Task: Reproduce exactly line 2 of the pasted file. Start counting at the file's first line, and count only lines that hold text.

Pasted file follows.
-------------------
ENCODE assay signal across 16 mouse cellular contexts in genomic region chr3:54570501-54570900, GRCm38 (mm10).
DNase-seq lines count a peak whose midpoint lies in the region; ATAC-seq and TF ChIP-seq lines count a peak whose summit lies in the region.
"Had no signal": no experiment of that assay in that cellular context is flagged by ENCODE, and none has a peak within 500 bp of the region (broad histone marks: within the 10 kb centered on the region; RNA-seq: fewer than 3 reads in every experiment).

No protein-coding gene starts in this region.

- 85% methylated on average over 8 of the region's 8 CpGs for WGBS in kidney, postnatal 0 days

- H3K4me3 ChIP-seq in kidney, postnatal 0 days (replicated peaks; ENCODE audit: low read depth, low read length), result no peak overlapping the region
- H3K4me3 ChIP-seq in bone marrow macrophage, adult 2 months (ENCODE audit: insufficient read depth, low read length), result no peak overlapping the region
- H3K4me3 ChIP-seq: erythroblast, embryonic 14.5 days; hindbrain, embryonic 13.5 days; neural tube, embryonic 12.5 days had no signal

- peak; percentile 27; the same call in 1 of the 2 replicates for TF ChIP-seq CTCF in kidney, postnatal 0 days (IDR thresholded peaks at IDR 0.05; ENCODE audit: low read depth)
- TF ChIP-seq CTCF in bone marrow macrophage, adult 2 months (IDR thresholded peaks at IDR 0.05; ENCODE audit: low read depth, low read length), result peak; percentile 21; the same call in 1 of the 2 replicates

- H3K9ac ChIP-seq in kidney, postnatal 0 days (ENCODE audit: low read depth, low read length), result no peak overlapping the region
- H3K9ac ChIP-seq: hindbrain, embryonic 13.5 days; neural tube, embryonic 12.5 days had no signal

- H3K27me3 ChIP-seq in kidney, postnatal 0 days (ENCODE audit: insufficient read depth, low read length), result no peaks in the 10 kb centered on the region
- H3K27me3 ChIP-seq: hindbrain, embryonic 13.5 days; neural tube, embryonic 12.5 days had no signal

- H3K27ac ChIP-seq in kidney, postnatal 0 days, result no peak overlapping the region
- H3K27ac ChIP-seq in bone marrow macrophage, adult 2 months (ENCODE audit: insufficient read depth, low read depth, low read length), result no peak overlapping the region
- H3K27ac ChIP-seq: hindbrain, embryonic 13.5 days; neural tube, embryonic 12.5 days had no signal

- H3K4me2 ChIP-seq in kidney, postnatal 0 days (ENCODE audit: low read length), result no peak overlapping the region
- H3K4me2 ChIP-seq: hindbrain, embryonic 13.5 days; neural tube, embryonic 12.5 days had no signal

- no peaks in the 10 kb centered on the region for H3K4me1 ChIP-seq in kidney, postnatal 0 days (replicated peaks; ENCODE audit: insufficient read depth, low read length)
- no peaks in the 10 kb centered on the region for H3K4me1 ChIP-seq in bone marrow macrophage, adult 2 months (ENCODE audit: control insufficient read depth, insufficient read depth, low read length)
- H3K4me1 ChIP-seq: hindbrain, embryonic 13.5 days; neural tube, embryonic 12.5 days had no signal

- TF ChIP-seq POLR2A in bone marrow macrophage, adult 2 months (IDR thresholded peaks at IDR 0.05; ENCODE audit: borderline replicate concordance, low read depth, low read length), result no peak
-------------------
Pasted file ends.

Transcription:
DNase-seq lines count a peak whose midpoint lies in the region; ATAC-seq and TF ChIP-seq lines count a peak whose summit lies in the region.